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The value of immunophenotyping hepatocellular adenomas: consecutive resections at one UK centre.

TitleThe value of immunophenotyping hepatocellular adenomas: consecutive resections at one UK centre.
Publication TypeJournal Article
Year of Publication2012
AuthorsBellamy, COC, R Maxwell, S, Prost, S, Azodo, IA, Powell, JJ, Manning, JR
JournalHistopathology
Date Published2012 Aug 7
Abstract

Bellamy C O C, Maxwell R S, Prost S, Azodo I A, Powell J J & Manning J R (2012) Histopathology The value of immunophenotyping hepatocellular adenomas: consecutive resections at one UK centre Aims:  To determine the utility of immunophenotyping for classification of hepatocellular adenomas resected at one Scottish centre. Methods and results:  This study comprised a retrospective review and immunophenotyping of consecutive resected benign hepatocellular tumours. Fifty-five patients (seven men) had 64 adenomas and 26 focal nodular hyperplasias (FNHs) resected. Map-like glutamine synthetase (GS) staining was specific for FNH. Immunophenotyping changed the morphological typing for three adenomas and resolved 16 of 18 unclassified or equivocal cases, revealing GS positivity in these (seven) and four others. Steatotic/liver fatty acid binding protein-deficient adenomas were the commonest type in women (12/29 women, 41%) but were absent from men. Where one of multiple adenomas was morphologically unclassified, there was still a shared immunophenotype. Diffuse CD34 positivity correlated with GS positivity or unclassified status (P < 0.0001). Supervised cluster analysis identified morphological discriminants for FNH and predictors of adenoma type and their insensitivity in predicting GS status. Forty per cent of men and 7% of women with adenomas had a specific adenoma risk, including danazol and portal venopathies. Inflammatory adenomas were associated with metabolic syndrome, steatosis, or alcohol (P = 0.053). Four patients showed carcinoma ex-adenoma. Conclusions:  The distribution of adenoma types in this population matches that in others, and immunoprofiling is required for accurate typing. Carcinoma ex-adenoma is uncommon and fits the published risk profile (large size and GS-positive).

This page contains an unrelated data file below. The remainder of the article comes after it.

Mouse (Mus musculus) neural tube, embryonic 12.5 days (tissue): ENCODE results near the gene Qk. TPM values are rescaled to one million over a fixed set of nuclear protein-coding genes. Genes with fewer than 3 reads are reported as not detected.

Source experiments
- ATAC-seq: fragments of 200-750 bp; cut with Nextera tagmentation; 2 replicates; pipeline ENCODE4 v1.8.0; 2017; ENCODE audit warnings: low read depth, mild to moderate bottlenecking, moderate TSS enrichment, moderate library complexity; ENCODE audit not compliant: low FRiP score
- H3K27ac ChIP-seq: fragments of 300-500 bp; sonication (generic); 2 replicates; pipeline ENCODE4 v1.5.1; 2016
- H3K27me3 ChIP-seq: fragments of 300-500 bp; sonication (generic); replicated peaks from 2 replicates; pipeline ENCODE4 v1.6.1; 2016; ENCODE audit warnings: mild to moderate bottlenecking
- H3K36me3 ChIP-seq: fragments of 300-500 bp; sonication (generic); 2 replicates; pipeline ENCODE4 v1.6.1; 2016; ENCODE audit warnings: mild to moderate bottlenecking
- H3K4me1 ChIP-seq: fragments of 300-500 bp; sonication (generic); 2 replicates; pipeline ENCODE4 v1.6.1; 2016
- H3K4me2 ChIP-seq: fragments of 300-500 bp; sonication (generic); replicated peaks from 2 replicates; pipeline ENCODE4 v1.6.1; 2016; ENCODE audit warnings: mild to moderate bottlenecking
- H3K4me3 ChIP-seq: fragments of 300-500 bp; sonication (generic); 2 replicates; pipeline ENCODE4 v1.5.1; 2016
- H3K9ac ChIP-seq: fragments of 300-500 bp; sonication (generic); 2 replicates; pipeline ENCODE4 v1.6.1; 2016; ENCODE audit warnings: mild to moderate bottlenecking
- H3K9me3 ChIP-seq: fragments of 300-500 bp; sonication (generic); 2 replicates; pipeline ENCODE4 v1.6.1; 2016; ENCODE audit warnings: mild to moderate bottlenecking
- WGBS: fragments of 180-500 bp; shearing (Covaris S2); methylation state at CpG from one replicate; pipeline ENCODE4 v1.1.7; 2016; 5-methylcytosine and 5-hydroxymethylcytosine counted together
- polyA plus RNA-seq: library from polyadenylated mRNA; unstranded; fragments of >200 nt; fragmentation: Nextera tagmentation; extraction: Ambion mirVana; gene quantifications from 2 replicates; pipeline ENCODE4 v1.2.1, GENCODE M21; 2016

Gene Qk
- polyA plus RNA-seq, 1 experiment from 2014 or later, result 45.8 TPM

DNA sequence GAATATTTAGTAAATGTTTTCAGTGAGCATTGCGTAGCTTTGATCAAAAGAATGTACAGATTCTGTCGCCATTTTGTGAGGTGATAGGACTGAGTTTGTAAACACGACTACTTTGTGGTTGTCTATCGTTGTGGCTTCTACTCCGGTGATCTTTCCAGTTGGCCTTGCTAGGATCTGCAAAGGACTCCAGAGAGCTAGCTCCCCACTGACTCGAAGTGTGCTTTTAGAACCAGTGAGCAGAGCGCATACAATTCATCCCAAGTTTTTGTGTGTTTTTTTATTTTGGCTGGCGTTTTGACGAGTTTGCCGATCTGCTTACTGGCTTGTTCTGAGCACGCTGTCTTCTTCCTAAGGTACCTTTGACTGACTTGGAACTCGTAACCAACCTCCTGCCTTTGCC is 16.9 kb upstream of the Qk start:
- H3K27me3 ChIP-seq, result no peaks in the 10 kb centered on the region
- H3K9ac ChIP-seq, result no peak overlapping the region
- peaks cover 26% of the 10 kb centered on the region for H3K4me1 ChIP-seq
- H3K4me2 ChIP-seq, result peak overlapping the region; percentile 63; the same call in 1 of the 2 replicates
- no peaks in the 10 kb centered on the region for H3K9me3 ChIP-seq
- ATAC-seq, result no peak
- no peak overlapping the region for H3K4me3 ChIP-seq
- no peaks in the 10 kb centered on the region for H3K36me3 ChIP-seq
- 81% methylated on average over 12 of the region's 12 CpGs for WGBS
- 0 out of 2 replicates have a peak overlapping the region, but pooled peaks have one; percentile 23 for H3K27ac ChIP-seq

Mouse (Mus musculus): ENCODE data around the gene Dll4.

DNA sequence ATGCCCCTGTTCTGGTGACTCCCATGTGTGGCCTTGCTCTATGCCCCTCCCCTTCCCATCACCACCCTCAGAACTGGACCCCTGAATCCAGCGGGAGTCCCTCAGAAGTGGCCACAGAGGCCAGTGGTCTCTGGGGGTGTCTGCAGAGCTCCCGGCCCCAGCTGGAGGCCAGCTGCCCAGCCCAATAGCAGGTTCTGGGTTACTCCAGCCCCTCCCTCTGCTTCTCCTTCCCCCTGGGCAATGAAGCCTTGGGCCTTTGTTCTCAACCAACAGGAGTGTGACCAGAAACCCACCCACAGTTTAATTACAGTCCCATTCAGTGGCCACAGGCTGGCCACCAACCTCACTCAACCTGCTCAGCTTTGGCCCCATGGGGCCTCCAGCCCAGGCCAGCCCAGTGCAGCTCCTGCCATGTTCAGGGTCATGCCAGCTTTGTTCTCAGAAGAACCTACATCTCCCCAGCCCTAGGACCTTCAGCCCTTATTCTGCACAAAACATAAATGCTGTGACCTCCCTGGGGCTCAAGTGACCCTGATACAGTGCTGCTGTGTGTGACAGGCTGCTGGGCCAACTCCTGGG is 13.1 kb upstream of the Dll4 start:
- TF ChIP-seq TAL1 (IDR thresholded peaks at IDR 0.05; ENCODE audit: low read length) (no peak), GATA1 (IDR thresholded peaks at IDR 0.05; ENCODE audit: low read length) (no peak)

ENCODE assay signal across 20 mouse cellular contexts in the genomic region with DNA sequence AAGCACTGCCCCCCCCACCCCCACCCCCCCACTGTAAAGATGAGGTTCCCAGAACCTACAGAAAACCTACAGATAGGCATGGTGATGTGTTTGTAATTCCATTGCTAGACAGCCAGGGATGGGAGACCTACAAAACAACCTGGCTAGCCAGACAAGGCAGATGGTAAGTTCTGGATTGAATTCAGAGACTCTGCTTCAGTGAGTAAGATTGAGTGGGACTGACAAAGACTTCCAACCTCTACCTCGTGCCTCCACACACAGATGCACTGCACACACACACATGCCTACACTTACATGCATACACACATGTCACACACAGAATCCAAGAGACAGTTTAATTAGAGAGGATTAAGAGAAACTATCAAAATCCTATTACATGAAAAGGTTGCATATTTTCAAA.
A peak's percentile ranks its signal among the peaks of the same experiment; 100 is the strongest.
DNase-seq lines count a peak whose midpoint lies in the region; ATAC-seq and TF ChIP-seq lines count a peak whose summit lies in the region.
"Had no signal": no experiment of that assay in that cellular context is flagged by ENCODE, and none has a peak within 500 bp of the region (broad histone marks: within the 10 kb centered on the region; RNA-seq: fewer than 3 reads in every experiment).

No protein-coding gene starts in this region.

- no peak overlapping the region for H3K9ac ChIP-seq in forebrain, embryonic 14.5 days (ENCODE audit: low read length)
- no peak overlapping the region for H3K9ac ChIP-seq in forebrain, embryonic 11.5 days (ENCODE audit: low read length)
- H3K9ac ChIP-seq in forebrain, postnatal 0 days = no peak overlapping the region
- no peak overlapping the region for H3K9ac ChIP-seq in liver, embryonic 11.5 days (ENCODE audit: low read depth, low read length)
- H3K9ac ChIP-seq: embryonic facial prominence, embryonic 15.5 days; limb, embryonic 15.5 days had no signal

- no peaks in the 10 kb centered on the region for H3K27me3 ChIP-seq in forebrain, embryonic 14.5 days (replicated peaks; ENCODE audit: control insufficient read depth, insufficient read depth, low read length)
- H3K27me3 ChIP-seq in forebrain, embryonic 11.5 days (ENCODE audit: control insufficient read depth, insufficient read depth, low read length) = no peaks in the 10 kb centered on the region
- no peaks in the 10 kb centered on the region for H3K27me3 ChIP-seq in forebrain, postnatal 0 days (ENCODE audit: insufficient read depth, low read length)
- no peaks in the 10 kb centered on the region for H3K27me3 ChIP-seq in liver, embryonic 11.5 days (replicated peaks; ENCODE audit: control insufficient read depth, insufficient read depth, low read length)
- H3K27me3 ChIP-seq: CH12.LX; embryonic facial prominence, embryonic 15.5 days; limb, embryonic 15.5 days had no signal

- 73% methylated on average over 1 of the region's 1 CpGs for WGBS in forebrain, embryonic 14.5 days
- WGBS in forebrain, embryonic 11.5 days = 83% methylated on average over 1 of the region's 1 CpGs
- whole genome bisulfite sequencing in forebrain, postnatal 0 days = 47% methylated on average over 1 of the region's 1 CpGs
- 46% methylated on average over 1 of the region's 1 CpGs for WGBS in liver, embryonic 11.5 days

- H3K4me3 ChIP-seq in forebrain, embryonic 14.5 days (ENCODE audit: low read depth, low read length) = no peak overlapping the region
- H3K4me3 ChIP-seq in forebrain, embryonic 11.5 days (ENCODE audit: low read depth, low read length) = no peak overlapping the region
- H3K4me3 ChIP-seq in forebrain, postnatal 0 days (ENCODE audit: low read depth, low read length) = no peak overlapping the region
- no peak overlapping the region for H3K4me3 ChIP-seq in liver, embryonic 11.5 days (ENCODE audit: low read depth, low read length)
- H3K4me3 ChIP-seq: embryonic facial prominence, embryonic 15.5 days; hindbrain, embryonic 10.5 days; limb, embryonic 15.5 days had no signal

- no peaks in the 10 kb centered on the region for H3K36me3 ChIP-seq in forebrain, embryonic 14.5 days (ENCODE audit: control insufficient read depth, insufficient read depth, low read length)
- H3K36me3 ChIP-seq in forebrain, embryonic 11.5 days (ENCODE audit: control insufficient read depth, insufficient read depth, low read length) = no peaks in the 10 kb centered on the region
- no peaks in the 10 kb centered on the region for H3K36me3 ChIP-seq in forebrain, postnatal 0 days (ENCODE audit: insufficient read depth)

DOI10.1111/his.12011

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